ABOVE PHOTO: Mayor Nutter signs the legislation update to the Fair Criminal Screening Standards Ordinance surrounded by members of City Council, and other Philadelphia community leaders. (Photo: City of Philadelphia)
Updates Ban the Box and addresses background checks for City employment
Mayor Michael A. Nutter signed an update to the Fair Criminal Screening Standards Ordinance, known as Ban the Box, and an Executive Order on background checks for City employment at a Signing Ceremony today. This legislation helps strengthen anti-discrimination protections for returning citizens seeking employment with the City and with public and private businesses.
“Ban the Box gives returning citizens the second chance they deserve by reducing a major barrier to employment. When it took effect in 2012, it was a cutting edge policy. But, we’ve learned that it can be more targeted,” said Mayor Nutter. “By expanding the original scope of the Ordinance and putting in place checks that encourage employers to consider the whole person and the gravity of the offense, we can better support returning citizens and their transition back into the working world. Everyone deserves an opportunity to work and to provide for their families and should not be discriminated against because of previous bad decisions.”
The Ordinance prohibits City agencies and private employers, with at least one employee, from inquiring about criminal background and arrests on the application for a position. The employer may perform a background check following a conditional offer of employment. Should a background check reveal a criminal conviction within the last seven years (excluding periods of incarceration), the employer must consider the nature of the crime, the time that has passed since the offense and the duties of the job when determining whether to offer employment.
“The Ban the Box legislation includes common sense amendments that make it easier for returning citizens to find employment,” said Councilman Curtis Jones, Jr., sponsor of the update. “It has been proven time and time again that if returning citizens have steady employment they are less likely to commit crimes again and this legislation will help them do that. I am grateful to Mayor Nutter for his strong support of this legislation.”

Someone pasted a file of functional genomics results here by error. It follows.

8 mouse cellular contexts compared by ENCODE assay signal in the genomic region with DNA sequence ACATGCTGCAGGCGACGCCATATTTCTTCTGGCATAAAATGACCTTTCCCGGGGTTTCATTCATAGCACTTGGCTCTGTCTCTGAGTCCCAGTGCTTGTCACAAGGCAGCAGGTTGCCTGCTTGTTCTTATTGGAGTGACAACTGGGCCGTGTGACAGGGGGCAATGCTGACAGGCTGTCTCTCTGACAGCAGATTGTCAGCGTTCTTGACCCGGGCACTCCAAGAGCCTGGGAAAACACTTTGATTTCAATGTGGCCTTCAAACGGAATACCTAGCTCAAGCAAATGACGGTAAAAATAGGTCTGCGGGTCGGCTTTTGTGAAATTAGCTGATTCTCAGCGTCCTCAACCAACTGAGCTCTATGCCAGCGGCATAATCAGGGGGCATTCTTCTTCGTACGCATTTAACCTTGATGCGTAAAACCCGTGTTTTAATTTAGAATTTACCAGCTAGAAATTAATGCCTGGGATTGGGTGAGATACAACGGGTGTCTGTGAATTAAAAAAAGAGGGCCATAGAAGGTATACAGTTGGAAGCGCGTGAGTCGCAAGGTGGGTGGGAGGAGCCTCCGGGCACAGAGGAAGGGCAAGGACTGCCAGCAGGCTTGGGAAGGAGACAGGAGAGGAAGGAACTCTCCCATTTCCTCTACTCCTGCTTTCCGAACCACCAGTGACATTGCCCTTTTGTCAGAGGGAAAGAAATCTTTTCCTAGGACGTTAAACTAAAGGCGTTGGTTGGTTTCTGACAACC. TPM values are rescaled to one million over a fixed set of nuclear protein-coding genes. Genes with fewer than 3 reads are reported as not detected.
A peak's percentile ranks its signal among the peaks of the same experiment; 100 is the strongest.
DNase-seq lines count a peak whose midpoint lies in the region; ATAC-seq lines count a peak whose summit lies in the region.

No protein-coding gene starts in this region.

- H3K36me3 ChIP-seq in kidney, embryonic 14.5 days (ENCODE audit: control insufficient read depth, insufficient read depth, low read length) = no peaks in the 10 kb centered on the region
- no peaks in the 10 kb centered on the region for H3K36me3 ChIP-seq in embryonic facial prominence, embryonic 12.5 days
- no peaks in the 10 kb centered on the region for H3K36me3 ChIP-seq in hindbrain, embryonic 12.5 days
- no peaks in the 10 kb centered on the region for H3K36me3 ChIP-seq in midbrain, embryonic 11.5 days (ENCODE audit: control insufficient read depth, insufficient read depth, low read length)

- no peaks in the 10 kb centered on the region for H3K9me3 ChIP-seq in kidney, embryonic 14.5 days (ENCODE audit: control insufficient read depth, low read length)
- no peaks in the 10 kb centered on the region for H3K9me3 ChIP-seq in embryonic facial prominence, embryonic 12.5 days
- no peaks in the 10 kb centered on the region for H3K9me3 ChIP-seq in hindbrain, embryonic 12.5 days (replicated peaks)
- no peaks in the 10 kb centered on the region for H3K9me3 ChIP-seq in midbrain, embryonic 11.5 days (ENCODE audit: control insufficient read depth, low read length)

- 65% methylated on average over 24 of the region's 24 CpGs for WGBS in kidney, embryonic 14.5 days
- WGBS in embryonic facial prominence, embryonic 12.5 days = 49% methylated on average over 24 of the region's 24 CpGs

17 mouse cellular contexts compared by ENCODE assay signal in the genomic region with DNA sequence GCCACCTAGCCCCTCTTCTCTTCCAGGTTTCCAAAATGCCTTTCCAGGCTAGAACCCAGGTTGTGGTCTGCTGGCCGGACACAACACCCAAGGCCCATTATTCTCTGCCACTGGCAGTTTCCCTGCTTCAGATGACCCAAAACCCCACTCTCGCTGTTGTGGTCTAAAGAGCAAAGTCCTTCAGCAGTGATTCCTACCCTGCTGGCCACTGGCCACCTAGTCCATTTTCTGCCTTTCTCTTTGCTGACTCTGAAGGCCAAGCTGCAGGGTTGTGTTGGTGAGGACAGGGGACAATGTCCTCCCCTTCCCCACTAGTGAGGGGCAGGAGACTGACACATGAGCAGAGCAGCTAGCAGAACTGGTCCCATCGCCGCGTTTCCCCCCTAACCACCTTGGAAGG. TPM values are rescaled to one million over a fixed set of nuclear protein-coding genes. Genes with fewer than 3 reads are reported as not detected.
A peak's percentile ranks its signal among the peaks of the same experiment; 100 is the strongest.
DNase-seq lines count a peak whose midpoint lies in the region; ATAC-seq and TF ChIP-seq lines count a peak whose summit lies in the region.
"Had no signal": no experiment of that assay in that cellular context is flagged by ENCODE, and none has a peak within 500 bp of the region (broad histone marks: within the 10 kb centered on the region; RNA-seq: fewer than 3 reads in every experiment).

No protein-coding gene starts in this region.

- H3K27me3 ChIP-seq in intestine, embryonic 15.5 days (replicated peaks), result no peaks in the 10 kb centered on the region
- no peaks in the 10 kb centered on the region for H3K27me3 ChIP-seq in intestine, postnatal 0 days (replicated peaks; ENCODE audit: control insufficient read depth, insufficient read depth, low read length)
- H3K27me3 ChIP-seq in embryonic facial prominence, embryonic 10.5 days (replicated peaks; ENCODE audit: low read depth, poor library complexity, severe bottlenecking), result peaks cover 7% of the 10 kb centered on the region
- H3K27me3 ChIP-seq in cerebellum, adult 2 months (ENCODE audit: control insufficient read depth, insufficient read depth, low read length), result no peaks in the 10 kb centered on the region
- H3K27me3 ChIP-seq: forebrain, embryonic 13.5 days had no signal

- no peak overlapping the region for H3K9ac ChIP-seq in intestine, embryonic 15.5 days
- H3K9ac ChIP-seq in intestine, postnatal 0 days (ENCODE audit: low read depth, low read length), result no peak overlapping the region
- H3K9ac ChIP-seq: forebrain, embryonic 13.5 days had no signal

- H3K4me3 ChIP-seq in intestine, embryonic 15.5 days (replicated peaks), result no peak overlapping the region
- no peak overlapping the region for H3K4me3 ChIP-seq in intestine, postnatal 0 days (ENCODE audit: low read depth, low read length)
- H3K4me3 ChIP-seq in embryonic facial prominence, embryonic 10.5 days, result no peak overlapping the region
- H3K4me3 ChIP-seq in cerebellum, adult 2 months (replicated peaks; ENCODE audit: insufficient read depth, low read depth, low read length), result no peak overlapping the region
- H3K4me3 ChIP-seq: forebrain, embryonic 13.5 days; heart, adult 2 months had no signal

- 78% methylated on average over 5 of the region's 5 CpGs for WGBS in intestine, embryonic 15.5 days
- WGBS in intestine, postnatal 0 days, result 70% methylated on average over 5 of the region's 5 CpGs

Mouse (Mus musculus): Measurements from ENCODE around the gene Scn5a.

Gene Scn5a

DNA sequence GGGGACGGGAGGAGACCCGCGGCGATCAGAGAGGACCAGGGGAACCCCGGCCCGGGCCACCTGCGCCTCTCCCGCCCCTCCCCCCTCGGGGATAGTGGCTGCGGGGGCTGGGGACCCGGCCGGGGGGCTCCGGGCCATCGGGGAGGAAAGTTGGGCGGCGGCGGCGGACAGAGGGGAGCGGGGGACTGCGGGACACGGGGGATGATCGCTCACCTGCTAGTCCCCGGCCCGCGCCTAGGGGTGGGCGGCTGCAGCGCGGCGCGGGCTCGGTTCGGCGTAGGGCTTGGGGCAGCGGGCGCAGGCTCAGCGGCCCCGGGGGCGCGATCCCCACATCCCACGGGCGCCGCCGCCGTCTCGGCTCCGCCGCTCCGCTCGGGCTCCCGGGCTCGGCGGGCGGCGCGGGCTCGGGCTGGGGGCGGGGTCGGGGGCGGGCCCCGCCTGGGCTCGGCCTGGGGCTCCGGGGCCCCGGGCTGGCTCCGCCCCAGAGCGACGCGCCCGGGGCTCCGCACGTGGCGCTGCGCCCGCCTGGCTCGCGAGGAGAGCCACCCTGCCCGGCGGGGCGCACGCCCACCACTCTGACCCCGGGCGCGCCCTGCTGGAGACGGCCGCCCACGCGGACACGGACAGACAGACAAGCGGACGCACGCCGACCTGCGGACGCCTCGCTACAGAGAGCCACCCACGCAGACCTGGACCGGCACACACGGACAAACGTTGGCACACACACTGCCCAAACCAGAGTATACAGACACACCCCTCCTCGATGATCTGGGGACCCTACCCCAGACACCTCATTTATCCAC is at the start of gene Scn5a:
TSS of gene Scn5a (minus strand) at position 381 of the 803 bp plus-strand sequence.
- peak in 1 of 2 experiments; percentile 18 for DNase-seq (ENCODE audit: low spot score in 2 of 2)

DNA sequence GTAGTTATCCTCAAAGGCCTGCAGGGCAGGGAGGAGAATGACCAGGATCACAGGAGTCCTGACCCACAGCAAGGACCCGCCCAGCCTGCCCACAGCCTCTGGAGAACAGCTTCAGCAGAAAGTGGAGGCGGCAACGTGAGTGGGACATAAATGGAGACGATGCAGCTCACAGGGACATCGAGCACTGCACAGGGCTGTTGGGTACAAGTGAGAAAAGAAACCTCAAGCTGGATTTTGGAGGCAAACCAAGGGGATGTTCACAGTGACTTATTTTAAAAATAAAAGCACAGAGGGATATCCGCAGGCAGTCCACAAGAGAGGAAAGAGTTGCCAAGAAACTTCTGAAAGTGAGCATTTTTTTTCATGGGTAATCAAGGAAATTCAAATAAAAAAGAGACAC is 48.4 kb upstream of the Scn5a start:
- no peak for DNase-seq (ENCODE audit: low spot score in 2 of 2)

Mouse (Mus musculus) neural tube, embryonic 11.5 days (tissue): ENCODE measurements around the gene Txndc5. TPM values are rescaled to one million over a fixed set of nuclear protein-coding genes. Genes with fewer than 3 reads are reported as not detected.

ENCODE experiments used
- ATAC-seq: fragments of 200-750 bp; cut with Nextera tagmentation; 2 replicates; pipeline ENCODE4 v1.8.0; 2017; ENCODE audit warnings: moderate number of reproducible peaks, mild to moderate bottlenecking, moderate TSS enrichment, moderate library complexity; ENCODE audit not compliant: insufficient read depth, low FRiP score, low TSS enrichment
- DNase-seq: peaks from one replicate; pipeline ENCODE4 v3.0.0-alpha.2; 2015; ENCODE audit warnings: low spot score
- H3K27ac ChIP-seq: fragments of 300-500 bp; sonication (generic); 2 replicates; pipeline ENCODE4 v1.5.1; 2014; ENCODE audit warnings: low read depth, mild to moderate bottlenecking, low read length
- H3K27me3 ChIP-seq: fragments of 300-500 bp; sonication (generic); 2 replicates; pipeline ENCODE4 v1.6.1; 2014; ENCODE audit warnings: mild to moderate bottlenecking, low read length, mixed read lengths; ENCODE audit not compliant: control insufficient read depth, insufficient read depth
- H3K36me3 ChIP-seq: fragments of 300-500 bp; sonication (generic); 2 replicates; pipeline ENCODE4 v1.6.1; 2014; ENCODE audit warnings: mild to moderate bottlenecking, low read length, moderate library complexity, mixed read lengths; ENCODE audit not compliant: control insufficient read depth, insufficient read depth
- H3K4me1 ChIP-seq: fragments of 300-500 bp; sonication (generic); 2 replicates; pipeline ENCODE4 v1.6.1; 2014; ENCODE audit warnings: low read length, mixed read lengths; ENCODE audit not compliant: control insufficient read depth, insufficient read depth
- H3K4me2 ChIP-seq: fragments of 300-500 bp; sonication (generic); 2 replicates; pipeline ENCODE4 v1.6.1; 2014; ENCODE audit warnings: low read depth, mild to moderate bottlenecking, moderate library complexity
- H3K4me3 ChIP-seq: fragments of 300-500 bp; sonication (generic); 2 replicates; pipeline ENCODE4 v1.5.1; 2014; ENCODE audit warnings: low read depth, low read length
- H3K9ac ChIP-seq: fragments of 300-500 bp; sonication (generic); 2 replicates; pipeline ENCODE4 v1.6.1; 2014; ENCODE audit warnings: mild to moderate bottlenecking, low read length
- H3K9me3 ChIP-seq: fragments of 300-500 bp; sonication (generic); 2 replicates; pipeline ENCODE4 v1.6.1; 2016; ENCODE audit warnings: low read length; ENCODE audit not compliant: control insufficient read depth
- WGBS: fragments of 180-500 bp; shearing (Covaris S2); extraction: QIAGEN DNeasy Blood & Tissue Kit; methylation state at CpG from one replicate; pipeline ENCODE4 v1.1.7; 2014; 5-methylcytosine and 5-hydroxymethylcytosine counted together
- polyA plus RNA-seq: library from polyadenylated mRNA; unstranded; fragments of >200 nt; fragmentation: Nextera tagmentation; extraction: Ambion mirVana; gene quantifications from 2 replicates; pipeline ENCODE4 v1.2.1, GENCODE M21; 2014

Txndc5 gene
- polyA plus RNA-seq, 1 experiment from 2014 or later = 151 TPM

Other key provisions in the Ordinance’s update include:
• Employers may conduct a criminal background check only after a conditional offer of employment has been made.
• The Ordinance is applicable to all employers, public and private, with one or more employees.
• Employers must consider guidelines when determining whether to disqualify an applicant on the basis of his or her criminal record.
• An employer can only examine a criminal record going back seven years, excluding periods of incarceration.
• Employers must notify the applicant in writing if they are rejected and provide the applicant with a copy of the criminal history report.
• Applicants have 10 business days following the rejection to provide evidence of an inaccuracy on the report or to provide an explanation.
• Applicants have 300 calendar days to file a complaint with the Philadelphia Commission on Human Relations.
“Discrimination against people with criminal records still happens every day. This legislation will open doors to employment opportunities for thousands of Philadelphians who are trying to make better lives for themselves as they struggle to overcome poor choices in the past,” said Rue Landau, Executive Director of the Philadelphia Commission on Human Relations, the agency charged with enforcing the law. “It also provides employers with a potential new workforce of qualified, hardworking people who have rehabilitated themselves and simply want a chance to prove themselves and earn a paycheck.”
Additionally, Mayor Nutter signed an Executive Order that comprehensively addressed background checks for City employment. The Executive Order sets standards for conducting criminal background checks for employment with the City and for evaluating criminal background check results, defines sensitive positions and barrier convictions and requires the City to compile and publish a list of sensitive positions and barrier convictions and provides applicants with an opportunity to respond to background check results.
“I believe that the City should lead by example in our policy on hiring returning citizens. Government can’t ask businesses to do something that it isn’t willing to do,” said Mayor Nutter. “Hiring returning citizens is good for the economy and good for the people who gain jobs by government reducing barriers to employment. We can support returning citizens and add qualified workers to government positions.”